Transformers: The Last Knight is a bloated and over-stuffed feast for the eyes and ears, but a complete waste of a movie. In other words, a typical Michael Bay film.
The Production: 2/5
Dear Michael Bay:
I recently completed watching your latest film, Transformers: The Last Knight. While I thank you that you did not subject us to Shia LaBeouf again, this latest entry did not do your leading man, Mark Wahlberg as Cade Yeager, any favors, as he breezes through the story with little effort. What happened to Cade’s daughter? Oh, that’s right, Cade is hiding out in the largest auto junkyard outside of Chicago (but looks like the Arizona desert) with his Autobot pals Bumblebee, Hound (John Goodman), Drift (Ken Watanabe), Crosshairs (Tom Kenny), Daytrader (Steve Buscemi), and Grimlock, all fugitives since Transformers have been deemed illegal on Earth at the conclusion of the previous entry, Age of Extinction. Because he’s a fugitive, if he tries to speak with her, voice recognition will give away his whereabouts to the TRF (Transformers Reaction Force) and will take him into custody and retire his robot pals. Yeah, right. The TRF, led by Santos (Santiago Cabrera), is on a mission to find Cade before Megatron (Frank Welker) does. It was nice to see Josh Duhamel’s character William Lennox receive a promotion to Colonel, and good to see he is somewhat conflicted with the TRF and his superiors wanting to eliminate all Transformers rather than find out why they keep landing on our planet, despite their leader, Optimus Prime (Peter Cullen), has left to find his creator, Quintessa (Gemma Chan), who brainwashes him into destroying Earth so Cybertron can be healed. Except that why does Optimus disappear for almost two hours? Oh, that’s right, we need to be introduced to more plot and characters, such as Anthony Hopkins as Sir Edmund Burton, the caretaker of Transformers lore at a remote mansion or castle outside of London where he is assisted by a humanoid Transformer (?) named Cogman (Jim Carter). They enlist Cade, who apparently is a descendant of King Arthur and has been entrusted with a Talisman that provides him with armor and a sword, and Vivian Wembley (Laura Haddock) who is the last remaining descendant of Merlin and the only one who can use the long lost staff that the Transformers entrusted him with in order to save the Earth from destruction.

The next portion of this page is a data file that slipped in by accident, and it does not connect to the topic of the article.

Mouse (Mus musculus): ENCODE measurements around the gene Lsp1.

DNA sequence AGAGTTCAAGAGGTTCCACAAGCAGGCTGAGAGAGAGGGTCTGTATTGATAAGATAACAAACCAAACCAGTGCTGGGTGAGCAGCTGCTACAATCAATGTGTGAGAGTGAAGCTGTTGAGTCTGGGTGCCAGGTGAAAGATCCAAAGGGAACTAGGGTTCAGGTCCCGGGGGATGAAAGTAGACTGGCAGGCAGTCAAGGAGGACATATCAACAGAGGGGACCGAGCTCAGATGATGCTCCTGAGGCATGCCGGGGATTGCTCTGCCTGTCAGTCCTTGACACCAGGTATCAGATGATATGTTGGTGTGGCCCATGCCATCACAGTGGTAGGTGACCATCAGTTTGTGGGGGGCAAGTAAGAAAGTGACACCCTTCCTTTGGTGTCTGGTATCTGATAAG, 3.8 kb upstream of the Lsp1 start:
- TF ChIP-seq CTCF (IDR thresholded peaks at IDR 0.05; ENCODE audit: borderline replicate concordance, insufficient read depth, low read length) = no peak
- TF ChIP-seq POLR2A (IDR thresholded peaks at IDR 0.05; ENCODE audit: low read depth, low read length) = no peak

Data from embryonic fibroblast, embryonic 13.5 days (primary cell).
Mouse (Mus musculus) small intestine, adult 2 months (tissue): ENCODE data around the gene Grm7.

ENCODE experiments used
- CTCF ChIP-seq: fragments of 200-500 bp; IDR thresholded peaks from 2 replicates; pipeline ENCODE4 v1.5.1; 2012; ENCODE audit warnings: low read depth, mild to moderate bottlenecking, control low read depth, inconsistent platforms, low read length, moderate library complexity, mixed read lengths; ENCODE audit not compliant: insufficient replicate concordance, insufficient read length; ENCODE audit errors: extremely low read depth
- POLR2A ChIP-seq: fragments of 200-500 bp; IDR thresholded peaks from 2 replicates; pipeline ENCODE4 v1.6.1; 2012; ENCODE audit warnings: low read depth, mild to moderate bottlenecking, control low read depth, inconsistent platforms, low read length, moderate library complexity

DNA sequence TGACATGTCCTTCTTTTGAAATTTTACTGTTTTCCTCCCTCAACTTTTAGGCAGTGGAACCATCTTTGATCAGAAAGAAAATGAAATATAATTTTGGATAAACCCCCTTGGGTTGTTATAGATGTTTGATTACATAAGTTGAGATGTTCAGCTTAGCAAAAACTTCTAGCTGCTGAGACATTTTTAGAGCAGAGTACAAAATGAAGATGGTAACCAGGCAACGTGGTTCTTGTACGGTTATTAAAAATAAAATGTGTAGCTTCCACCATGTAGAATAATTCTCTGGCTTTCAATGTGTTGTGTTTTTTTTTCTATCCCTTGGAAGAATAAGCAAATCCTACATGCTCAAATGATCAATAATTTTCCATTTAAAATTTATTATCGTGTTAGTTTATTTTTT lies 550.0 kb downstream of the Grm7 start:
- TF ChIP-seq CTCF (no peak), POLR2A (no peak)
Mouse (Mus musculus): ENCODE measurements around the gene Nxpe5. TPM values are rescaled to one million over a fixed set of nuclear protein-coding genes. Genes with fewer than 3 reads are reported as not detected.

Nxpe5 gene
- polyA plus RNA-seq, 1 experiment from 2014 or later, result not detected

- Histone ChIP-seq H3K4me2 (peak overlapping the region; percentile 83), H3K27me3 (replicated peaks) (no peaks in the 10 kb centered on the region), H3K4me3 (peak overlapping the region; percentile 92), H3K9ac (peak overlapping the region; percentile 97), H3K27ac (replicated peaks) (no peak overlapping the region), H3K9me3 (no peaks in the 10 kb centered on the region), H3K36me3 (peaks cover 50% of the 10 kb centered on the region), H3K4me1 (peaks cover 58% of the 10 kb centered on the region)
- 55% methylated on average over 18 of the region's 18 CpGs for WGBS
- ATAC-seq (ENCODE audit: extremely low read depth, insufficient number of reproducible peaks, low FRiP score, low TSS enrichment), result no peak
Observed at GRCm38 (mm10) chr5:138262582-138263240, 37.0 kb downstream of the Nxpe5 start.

I’m fairly certain there is a lot more plot that was divulged during the two and one-half hour running time (not including end credits), but it has apparently slipped my mind. I agree with you, shooting in IMAX is pretty cool, but you should have decided on one and only one aspect ratio, rather than flipping between 1.9:1, 2.0:1, and 2.39:1. First off, the difference between 1.9 and 2.0 is very minimal, even on the largest of screens, so intercutting was not all that bothersome, especially when nearly 90 percent of the film was in these two formats. However, intercutting between all three with your rapid-fire, ADD-style editing was, at times, nauseating. I’d like to even call into question your choices of selecting shots in 2.39:1, as they do not make much sense. For example, in the conversation between Vivian, Burton, Cogman, and Cade that begins at 1:09:55, nearly all of Vivian’s shots (except one brief reaction) are in the 2.0:1 ratio, while the men are shown almost entirely in the 2.39:1 ratio. There is no artistic reasoning that I can think of behind this, other than to show her cleavage that would have otherwise been cropped in 2.39:1. In films such as Doctor Strange, both Guardians of the Galaxy movies, The Dark Knight, The Dark Knight Rises, and even your own Transformers: Dark of the Moon (to name just a few), the alternating aspect ratios from traditional “scope” to IMAX had been used to give certain shots or sequences added emphasis. In Transformers: The Last Knight, it feels like the few cuts to 2.39:1 are there simply to remind us that we are watching the film in IMAX (or, in this particular case, the IMAX version). Also, did your production design team run out of ideas? Why do most of the military’s weapons and drones look like something out of Star Wars? The scouts look like Imperial Walkers and the drones were very obviously inspired by Darth Vader’s TIE fighter.